The “Problem” With Millennials
Countless articles have been written about the transient nature of 20 somethings: their continuous feelings of stagnation, of being lost in their current work and looking to be “fulfilled”. There is a New York Times best seller, complete with accompanying website, and multiple blogs, tumblrs and self-help landing pages all looking to help us find our way, or at least make a joke on our behalf. This is a feeling often misunderstood by older generations as selfish entitlement. StrateJoy has one of the best descriptions I’ve seen for the Millennial mindset:
“You’re most likely a baby of Gen Y who refuses to settle for a ‘good enough’ life. You want the whole enchilada. You want the energy that comes along with being authentic, the “I love my life” sparkle, the inner calm that surfaces when you’re on the right path.”
The short answer to this is, “YEA! SO?!” Sure, my generation has the reputation of being entitled, but this is in part a result of our desire to engage with the world around us. A previous post by Allison McGuire hit the nail on the head when she wrote:
“We feel responsible for ourselves, our neighbors (online and off), our communities, our planet. We grew up learning the importance of recycling and using less water, and that our actions directly affect our communities. In return, we believe that companies have a responsibility to us, our society, and our world.”
Millennials, Purpose and Turnover Rates
Yes, Millennials believe in engagement. According to the 2012 Edelman goodpurpose survey, Millennials and Gen X’ers are more likely to buy or recommend a product or service from a company that supports good causes and to switch brands if a different brand of similar quality supports a good cause. The impact of purpose on Millennials’ purchasing decisions is undeniable, but it can also influence their career choice.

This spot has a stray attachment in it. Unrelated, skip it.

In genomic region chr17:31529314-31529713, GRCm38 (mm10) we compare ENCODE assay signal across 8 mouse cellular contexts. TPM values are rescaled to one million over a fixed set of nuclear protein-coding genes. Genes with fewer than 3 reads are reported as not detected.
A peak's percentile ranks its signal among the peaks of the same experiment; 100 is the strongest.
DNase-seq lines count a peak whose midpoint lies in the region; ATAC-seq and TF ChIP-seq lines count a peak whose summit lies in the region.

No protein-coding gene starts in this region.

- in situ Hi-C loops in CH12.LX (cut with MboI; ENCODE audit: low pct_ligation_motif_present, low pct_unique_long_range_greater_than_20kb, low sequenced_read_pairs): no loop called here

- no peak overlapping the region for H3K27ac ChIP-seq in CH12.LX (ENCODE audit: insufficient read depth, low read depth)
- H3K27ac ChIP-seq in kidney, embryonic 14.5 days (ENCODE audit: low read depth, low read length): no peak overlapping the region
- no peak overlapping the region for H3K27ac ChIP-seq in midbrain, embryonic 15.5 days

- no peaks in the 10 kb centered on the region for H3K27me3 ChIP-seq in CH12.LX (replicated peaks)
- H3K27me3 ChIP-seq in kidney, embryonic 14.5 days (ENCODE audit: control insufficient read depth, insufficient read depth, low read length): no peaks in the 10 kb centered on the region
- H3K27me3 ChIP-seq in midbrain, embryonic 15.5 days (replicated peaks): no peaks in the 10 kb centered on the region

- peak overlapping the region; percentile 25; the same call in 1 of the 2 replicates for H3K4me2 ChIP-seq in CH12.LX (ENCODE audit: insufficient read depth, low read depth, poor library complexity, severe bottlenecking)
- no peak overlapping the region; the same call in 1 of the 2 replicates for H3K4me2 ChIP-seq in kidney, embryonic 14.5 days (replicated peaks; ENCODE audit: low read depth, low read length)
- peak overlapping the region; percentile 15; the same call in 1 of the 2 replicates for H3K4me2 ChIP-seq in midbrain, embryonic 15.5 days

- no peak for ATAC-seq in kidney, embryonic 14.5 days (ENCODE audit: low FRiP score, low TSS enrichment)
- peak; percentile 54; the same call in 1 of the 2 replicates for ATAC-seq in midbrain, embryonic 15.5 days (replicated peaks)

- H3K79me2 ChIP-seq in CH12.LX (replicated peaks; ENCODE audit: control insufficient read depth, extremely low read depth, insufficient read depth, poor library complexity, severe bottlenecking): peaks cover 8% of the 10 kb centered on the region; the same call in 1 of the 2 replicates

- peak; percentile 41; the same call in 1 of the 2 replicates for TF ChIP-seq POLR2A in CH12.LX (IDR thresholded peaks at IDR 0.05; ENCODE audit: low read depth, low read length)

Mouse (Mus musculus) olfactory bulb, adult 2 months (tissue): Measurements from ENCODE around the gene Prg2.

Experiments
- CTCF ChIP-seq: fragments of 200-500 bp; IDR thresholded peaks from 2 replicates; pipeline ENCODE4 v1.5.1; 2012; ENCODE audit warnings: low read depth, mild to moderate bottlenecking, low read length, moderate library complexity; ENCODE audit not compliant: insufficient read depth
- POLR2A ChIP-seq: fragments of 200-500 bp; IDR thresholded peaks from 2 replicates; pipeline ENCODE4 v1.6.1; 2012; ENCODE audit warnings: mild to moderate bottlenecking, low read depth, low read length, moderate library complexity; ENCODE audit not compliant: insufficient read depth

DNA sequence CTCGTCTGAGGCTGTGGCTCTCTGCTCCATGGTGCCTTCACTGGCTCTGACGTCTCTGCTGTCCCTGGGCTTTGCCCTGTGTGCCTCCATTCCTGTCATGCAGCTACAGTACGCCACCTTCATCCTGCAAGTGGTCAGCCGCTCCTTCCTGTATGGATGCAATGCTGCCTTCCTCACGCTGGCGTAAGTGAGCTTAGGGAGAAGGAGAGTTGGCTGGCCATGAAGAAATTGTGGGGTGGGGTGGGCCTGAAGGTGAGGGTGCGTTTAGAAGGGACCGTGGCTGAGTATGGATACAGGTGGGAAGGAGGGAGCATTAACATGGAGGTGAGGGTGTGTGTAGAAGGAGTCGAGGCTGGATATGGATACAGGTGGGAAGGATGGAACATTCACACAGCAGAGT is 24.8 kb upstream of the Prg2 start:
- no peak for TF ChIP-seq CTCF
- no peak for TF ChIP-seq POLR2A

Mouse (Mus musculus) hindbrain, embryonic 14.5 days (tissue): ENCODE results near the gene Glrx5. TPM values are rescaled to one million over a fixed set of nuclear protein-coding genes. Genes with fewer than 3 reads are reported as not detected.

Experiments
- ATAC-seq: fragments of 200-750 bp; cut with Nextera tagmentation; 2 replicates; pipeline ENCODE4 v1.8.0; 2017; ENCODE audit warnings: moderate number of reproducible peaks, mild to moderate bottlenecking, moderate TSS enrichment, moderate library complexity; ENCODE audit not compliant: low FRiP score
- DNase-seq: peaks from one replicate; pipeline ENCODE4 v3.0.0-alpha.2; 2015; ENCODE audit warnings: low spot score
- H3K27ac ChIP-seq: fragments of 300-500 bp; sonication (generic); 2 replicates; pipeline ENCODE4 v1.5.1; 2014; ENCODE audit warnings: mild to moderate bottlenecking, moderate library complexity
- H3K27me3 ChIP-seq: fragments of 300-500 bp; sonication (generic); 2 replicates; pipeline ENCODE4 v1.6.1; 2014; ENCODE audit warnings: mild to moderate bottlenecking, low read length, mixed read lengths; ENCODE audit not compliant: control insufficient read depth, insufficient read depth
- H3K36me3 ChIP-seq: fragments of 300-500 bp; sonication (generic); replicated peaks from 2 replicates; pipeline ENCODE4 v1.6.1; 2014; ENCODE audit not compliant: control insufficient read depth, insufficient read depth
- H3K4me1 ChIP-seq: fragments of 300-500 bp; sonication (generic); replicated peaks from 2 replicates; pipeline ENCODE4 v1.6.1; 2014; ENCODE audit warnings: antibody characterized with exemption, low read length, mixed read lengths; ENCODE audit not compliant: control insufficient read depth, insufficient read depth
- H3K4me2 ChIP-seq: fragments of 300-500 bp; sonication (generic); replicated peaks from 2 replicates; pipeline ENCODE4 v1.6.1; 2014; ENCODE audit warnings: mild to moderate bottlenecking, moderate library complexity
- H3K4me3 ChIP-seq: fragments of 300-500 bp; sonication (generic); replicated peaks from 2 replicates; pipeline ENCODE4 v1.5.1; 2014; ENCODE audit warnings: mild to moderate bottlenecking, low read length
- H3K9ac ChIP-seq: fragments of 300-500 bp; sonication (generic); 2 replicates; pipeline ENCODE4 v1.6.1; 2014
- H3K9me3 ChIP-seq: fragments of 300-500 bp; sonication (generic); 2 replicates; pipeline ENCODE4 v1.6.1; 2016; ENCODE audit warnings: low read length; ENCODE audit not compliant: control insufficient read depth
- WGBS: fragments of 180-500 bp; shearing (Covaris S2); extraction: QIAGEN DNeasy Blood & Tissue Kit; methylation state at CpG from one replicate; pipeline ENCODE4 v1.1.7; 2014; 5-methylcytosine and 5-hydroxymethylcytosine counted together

Millennials are notorious for having high employee turnover rate, particularly if their job does not provide a sense of fulfillment. According to the Deloitte’s global talent survey, “Talent 2020”, Millennials are statistically more likely to leave their current position than any other segment of employees. To combat this, employers need to find a way to harness Millennials’ belief in engagement.
But why bother? Simple- Millennials have the potential to be a company’s biggest employee advocate. A recent Gallup study assessed how behavioral economics, which emphasizes the role of psychology and the interplay among rational, perceptual and emotional processes in human decision making and economic behavior, can drive business growth and profitability. The study found that “just as engaged customers are among an organization’s most profitable patrons and passionate advocates, engaged employees are an organization’s most productive and efficient workers.”
So how do you engage Millennials?
For starters, look at employee trust in your company. Deloitte’s “Talent 2020” study found that more than six in ten employees who plan to stay with their current employers report high levels of trust in corporate leadership. The goodpurpose study also shows that 56% of global consumers think it is the role of the CEO to create socially responsible and innovative products. Similarly, the 2012 Edelman Trust Barometer found that corporate citizenship is a major factor in building trust. All these surveys show there is a huge opportunity for engagement through strong leadership. CEOs must think proactively about using their business to address issues, which will in turn raise employee trust.
Creating opportunities for employees to engage in social purpose is equally important. This could be anything from surveying employees on where to donate a portion of the company’s profits (the Edelman goodpurpose study found 51% of global consumers believe companies should donate a portion of profits or products and services to help address a social issue) to creating a volunteer program. (According to a 2011 Deloitte Volunteer IMPACT survey, 61% of Millenials said a volunteer program would be a factor “when choosing between two potential jobs with the same location, responsibilities, pay and benefits.”) For more ideas on employee engagement, a recent Forbes article by Ryan Scott offers up some interesting thoughts around how to get your employees to stop job hunting.
Ultimately, it comes down to engagement. According to the Gallup study, organizations that engage employees grow their earnings more than 2.5 times faster than organizations that do not. Millennials are already open to engaging with brands and look for purposeful work. It’s time to start leveraging their potential and incorporating employees into the planning and implementation of purpose goals.
Rebecca Andreassen is an account executive in Edelman’s San Francisco office. You can follow her @thisbeccalynn.
This post originally appeared on purpose.edelman.com on October 24th, 2012.